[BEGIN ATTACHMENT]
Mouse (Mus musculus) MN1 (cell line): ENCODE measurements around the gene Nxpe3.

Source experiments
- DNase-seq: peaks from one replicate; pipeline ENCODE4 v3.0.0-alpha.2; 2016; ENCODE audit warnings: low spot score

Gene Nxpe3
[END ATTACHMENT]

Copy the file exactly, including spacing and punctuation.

Mouse (Mus musculus) MN1 (cell line): ENCODE measurements around the gene Nxpe3.

Source experiments
- DNase-seq: peaks from one replicate; pipeline ENCODE4 v3.0.0-alpha.2; 2016; ENCODE audit warnings: low spot score

Gene Nxpe3